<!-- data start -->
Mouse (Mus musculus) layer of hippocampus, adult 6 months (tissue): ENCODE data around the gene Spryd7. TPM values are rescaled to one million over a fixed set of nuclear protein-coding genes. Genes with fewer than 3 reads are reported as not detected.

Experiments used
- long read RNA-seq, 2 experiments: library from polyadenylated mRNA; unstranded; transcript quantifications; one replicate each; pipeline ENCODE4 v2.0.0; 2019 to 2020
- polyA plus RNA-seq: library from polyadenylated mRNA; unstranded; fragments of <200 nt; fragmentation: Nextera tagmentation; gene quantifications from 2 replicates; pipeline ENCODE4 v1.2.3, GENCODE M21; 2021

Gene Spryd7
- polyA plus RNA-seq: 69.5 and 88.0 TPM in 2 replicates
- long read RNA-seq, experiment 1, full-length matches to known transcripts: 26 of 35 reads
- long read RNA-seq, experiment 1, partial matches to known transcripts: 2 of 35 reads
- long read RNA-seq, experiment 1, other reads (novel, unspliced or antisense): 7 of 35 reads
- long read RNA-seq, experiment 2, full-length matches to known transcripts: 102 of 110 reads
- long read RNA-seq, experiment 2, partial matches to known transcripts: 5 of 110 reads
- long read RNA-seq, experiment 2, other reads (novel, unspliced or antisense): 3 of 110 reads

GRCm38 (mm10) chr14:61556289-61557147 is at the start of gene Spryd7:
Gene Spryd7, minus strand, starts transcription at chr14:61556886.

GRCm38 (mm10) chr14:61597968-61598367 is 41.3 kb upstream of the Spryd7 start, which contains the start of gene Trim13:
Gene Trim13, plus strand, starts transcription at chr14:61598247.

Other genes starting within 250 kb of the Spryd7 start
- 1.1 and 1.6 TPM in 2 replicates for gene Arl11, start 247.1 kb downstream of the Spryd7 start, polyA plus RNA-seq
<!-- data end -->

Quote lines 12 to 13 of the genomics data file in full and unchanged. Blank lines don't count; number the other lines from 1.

- long read RNA-seq, experiment 2, other reads (novel, unspliced or antisense): 3 of 110 reads

GRCm38 (mm10) chr14:61556289-61557147 is at the start of gene Spryd7: